It’s no secret that I’m a HUGE Edward Gorey fan, and I have already reviewed two books written by Gorey (The Gashlycrumb Tinies and Amphigorey) and one book written by somebody else but illustrated by Gorey (The King Who Saved Himself from Being Saved). This time around, I decided to read a book ABOUT Edward Gorey, (REREAD, I should say,) so get ready for a very strange case indeed…
Alexander Theroux – The Strange Case of Edward Gorey (2000/2002)
The Strange Case of Edward Gorey is a very cool little pseudo-biography published by Fantagraphics Books, who have put out a TON of interesting comics over the years, like Love and Rockets, Eightball, Hate, Acme Novelty Library, Usagi Yojimbo, Evil Eye, and so on. They’ve also published The Comics Journal for decades. And despite the fact that Edward Gorey DIDN’T really make comics, (nobody can quite label WHAT exactly Gorey was doing), they also published this book about Gorey by Alexander Theroux, (who is himself a well-known novelist and poet…)
So what does Mr. Theroux have to say about Edward Gorey? Quite a lot, actually. Theroux was a personal friend of Gorey’s, who met him in ’72 and interviewed the reclusive artist a year later for Esquire magazine. For the next couple of decades, Theroux kept an on-going acquaintance with Gorey that allowed him to see some of the inner workings of the man, and this book comes across as part biography, part gossip column, and part loving, personal remembrance.
You learn a bit about Gorey’s upbringing, about his schooling and military career (which was short), his college years, and his time in New York, before he eventually bought a house in Cape Cod and escaped the hustle and bustle. You learn that Gorey loved Oreo cookies and Buffy the Vampire Slayer. You learn who he disliked and why, and you get a fantastic glimpse of Gorey’s eccentric home-life, which he shared with a number of cats and a massive collection of junk, kitsch, and weird objects that he collected, and he also possessed a massive library of books. You learn about Gorey’s personality, his somewhat spikey attitude to most of humanity, and the creative process he used to make his strange, eerie, little books, (which were mostly full of murder.)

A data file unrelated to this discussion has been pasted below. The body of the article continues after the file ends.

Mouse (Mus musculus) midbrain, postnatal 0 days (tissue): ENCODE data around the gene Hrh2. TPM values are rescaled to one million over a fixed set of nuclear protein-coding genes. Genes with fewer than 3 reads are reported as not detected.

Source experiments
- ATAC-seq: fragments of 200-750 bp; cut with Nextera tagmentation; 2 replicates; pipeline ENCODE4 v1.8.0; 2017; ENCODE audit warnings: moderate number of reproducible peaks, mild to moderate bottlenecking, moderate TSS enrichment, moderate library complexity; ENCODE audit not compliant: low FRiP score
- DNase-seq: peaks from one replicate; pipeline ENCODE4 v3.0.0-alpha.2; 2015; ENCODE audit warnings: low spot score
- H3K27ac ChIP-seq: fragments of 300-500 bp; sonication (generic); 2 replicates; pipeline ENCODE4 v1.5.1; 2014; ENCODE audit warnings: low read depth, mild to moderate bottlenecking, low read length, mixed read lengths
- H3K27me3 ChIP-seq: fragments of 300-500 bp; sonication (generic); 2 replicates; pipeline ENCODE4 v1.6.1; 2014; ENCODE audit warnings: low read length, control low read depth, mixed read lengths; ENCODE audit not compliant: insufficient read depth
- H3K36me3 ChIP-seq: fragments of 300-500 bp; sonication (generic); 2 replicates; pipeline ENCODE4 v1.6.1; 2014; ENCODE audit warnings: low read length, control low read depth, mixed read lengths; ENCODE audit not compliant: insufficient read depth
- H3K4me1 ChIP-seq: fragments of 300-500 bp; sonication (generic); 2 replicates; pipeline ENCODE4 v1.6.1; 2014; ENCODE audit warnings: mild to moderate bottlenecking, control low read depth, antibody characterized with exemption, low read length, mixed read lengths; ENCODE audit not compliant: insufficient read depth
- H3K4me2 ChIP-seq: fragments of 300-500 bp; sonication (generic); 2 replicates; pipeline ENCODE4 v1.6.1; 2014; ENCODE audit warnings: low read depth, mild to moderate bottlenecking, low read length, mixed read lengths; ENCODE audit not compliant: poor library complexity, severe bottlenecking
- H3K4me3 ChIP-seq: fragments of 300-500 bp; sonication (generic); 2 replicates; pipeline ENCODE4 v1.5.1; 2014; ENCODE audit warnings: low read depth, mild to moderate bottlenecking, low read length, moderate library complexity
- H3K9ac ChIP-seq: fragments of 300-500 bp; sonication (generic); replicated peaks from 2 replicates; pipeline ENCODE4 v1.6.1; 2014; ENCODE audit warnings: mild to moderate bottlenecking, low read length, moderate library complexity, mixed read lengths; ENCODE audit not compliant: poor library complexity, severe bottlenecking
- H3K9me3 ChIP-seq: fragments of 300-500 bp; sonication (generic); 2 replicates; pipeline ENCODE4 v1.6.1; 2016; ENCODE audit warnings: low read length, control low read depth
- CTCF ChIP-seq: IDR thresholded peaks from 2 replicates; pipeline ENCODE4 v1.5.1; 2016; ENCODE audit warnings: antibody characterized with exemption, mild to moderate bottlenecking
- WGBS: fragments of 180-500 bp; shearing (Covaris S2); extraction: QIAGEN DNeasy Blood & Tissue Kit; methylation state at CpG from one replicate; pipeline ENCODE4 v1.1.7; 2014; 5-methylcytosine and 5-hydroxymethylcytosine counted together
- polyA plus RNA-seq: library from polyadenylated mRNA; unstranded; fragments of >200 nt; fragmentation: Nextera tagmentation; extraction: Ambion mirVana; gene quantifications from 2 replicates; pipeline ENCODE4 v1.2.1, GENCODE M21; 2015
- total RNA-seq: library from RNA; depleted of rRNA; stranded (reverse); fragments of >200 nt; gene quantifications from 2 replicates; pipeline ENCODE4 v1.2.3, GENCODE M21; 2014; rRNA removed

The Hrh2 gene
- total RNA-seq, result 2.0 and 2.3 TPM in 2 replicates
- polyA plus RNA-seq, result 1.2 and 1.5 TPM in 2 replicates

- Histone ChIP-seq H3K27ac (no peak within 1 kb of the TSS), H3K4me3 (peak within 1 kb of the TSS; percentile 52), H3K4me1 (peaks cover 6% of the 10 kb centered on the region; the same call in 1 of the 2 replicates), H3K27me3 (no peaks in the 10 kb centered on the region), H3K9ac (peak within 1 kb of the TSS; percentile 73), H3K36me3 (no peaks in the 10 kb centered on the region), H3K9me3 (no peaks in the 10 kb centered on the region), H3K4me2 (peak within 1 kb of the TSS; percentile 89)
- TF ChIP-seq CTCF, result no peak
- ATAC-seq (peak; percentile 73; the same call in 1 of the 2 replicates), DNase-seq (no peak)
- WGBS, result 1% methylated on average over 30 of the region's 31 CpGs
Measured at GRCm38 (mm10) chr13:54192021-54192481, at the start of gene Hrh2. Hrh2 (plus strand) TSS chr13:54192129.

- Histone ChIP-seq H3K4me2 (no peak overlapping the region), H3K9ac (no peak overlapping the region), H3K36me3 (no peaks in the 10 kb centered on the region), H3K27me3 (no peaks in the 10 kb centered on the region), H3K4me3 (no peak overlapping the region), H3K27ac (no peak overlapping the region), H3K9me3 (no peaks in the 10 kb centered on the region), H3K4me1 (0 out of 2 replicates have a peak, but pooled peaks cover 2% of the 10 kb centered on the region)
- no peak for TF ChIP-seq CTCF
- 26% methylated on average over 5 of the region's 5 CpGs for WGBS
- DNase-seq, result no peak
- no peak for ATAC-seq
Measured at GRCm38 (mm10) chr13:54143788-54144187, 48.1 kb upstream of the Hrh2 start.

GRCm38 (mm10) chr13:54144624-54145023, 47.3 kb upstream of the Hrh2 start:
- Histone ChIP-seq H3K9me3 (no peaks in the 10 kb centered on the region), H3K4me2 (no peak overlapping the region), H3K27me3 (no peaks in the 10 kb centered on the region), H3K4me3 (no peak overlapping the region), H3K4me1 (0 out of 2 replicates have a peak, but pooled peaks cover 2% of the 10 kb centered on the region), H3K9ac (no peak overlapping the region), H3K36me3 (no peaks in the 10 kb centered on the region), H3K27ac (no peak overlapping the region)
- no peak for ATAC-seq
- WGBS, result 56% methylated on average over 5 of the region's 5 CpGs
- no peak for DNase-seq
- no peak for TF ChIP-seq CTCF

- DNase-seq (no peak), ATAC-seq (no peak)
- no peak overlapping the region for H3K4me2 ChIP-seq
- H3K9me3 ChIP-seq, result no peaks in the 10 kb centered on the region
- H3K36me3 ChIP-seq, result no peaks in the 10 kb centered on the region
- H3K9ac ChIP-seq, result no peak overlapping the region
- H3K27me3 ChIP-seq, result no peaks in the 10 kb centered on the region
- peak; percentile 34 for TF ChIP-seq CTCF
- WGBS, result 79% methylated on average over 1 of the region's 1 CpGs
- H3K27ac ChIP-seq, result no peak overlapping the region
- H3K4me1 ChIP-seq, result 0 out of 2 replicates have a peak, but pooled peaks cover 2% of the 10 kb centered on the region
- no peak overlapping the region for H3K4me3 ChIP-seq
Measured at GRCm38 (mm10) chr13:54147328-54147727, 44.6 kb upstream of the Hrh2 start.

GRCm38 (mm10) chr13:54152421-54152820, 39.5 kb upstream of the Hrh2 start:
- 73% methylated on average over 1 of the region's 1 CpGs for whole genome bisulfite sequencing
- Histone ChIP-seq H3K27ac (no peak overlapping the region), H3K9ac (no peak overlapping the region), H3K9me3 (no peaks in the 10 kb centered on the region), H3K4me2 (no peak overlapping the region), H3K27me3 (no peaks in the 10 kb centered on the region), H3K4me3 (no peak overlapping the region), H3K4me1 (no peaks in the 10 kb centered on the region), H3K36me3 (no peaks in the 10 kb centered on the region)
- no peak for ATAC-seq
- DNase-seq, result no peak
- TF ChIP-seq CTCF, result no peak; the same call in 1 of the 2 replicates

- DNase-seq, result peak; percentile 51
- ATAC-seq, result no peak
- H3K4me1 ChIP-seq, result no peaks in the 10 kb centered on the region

Theroux also includes a great many images in this book, often used to illustrate a point he’s trying to make about Gorey’s work. He shows Gorey’s obsession with intricate wallpaper designs, his oddly posed characters whose postures echo Gorey’s decades long love of the New York Ballet, and Theroux points out many of the recurring themes in Gorey’s work, (like murder, and mystery, and weird names…and MURDER!)
I should point out a few things that some people might NOT enjoy about this book: one is Theroux’s written voice, which I find amusing, but some people might not care for. Theroux uses a LOT of 50 cent words and some byzantine sentence structure, which is perfectly in keeping with the tone of the subject he’s writing about, but I’m sure it might annoy some folks to have to stop and look up a word every other sentence. Next, the book bounces around a bit. It’s not really in any kind of chronological order, but instead drifts from subject to subject, talking a bit about Gorey’s books, then a little about his childhood, then here are a few things he hated, and here are some horror movies he loved, and this is what his house looked like, and he hated exercise, but loved making puppets… As I mentioned above, the book often reads more like a person just chatting (in verbose and sometimes archaic language) about a dear friend than a standard biography, but because I LOVE Gorey’s work, and I’m interested in Gorey as a person, I’m not bothered by the format of the book. However, if you’re looking for a straightforward, chronological biography—that’s not what this book is and it’s not what this is MEANT to be.
Overall, I love this book. It’s very short, fewer than 70 pages, but packs a lot of great, gossipy information into such a short package. There are lots of images to admire, some fascinating biographical bits to chew on, and it can be entertaining to see what such an eccentric artist loved and hated, and apparently Gorey wasn’t shy about giving his opinions (about nearly anything BUT his own art, which he preferred not to talk about!) There is a BIT of literary and artistic analysis in here as well, but as I said, the book is less of a scholarly article and much more a personal reminiscence by a long-time friend of a great, but reclusive, artist who people STILL haven’t come to appreciate as much as he deserves to be appreciated. So, there you go. If you already like Edward Gorey and want to learn a bit more about him, OR if you don’t know his work at all, but are fascinated by eccentric characters who produce bizarre, difficult to categorize work—either way, this book is worth looking for!!! (And I’m DEFIANTLY ending that last sentence with a preposition!)
—Richard F. Yates
(Primitive Thoughtician and Supreme Bunny Lord of The P.E.W.)